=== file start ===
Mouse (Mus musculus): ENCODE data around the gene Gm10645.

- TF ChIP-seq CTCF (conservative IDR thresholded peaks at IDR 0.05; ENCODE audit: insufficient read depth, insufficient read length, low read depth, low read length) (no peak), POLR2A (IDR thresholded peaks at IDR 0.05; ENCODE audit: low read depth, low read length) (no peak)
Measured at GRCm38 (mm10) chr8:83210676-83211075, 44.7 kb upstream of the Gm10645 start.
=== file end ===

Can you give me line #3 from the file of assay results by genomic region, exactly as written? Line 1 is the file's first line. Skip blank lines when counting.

Measured at GRCm38 (mm10) chr8:83210676-83211075, 44.7 kb upstream of the Gm10645 start.